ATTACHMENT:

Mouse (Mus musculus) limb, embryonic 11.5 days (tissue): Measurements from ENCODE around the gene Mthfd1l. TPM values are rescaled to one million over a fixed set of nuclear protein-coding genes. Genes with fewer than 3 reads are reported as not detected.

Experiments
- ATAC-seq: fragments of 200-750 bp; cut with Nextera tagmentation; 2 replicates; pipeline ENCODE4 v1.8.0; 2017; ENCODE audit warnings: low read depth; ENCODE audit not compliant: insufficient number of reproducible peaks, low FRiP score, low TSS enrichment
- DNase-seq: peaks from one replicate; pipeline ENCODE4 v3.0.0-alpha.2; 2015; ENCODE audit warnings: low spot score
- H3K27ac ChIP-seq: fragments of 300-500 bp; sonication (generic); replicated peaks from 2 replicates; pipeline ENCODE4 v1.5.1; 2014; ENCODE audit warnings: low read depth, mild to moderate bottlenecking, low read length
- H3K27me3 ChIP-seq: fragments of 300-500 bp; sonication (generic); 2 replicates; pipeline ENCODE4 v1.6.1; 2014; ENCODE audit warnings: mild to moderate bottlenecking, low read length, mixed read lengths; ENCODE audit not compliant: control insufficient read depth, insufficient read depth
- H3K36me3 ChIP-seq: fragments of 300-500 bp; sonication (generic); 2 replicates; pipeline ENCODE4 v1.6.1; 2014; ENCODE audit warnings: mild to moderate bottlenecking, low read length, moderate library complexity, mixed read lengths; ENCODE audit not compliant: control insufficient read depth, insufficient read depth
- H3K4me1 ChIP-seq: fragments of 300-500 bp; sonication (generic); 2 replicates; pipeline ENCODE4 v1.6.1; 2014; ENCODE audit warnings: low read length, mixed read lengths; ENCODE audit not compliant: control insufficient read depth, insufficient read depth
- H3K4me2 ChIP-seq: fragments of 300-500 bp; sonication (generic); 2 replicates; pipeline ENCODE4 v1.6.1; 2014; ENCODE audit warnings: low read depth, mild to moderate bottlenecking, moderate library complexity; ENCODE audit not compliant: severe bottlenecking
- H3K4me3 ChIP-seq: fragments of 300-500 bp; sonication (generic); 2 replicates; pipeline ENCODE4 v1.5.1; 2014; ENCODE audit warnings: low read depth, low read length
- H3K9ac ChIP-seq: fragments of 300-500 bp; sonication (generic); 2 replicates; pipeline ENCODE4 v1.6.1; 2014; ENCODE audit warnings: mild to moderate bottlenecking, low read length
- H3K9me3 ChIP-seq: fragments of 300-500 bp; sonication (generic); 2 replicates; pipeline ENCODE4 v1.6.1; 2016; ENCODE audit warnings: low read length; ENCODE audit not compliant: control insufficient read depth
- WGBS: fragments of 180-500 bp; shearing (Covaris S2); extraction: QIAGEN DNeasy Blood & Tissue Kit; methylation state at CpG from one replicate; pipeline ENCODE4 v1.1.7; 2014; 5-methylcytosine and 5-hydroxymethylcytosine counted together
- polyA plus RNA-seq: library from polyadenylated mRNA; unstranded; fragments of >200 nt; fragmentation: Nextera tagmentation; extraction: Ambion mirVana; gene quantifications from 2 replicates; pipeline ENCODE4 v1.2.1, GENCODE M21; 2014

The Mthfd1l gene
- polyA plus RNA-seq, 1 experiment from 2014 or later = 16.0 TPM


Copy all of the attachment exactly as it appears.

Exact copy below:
Mouse (Mus musculus) limb, embryonic 11.5 days (tissue): Measurements from ENCODE around the gene Mthfd1l. TPM values are rescaled to one million over a fixed set of nuclear protein-coding genes. Genes with fewer than 3 reads are reported as not detected.

Experiments
- ATAC-seq: fragments of 200-750 bp; cut with Nextera tagmentation; 2 replicates; pipeline ENCODE4 v1.8.0; 2017; ENCODE audit warnings: low read depth; ENCODE audit not compliant: insufficient number of reproducible peaks, low FRiP score, low TSS enrichment
- DNase-seq: peaks from one replicate; pipeline ENCODE4 v3.0.0-alpha.2; 2015; ENCODE audit warnings: low spot score
- H3K27ac ChIP-seq: fragments of 300-500 bp; sonication (generic); replicated peaks from 2 replicates; pipeline ENCODE4 v1.5.1; 2014; ENCODE audit warnings: low read depth, mild to moderate bottlenecking, low read length
- H3K27me3 ChIP-seq: fragments of 300-500 bp; sonication (generic); 2 replicates; pipeline ENCODE4 v1.6.1; 2014; ENCODE audit warnings: mild to moderate bottlenecking, low read length, mixed read lengths; ENCODE audit not compliant: control insufficient read depth, insufficient read depth
- H3K36me3 ChIP-seq: fragments of 300-500 bp; sonication (generic); 2 replicates; pipeline ENCODE4 v1.6.1; 2014; ENCODE audit warnings: mild to moderate bottlenecking, low read length, moderate library complexity, mixed read lengths; ENCODE audit not compliant: control insufficient read depth, insufficient read depth
- H3K4me1 ChIP-seq: fragments of 300-500 bp; sonication (generic); 2 replicates; pipeline ENCODE4 v1.6.1; 2014; ENCODE audit warnings: low read length, mixed read lengths; ENCODE audit not compliant: control insufficient read depth, insufficient read depth
- H3K4me2 ChIP-seq: fragments of 300-500 bp; sonication (generic); 2 replicates; pipeline ENCODE4 v1.6.1; 2014; ENCODE audit warnings: low read depth, mild to moderate bottlenecking, moderate library complexity; ENCODE audit not compliant: severe bottlenecking
- H3K4me3 ChIP-seq: fragments of 300-500 bp; sonication (generic); 2 replicates; pipeline ENCODE4 v1.5.1; 2014; ENCODE audit warnings: low read depth, low read length
- H3K9ac ChIP-seq: fragments of 300-500 bp; sonication (generic); 2 replicates; pipeline ENCODE4 v1.6.1; 2014; ENCODE audit warnings: mild to moderate bottlenecking, low read length
- H3K9me3 ChIP-seq: fragments of 300-500 bp; sonication (generic); 2 replicates; pipeline ENCODE4 v1.6.1; 2016; ENCODE audit warnings: low read length; ENCODE audit not compliant: control insufficient read depth
- WGBS: fragments of 180-500 bp; shearing (Covaris S2); extraction: QIAGEN DNeasy Blood & Tissue Kit; methylation state at CpG from one replicate; pipeline ENCODE4 v1.1.7; 2014; 5-methylcytosine and 5-hydroxymethylcytosine counted together
- polyA plus RNA-seq: library from polyadenylated mRNA; unstranded; fragments of >200 nt; fragmentation: Nextera tagmentation; extraction: Ambion mirVana; gene quantifications from 2 replicates; pipeline ENCODE4 v1.2.1, GENCODE M21; 2014

The Mthfd1l gene
- polyA plus RNA-seq, 1 experiment from 2014 or later = 16.0 TPM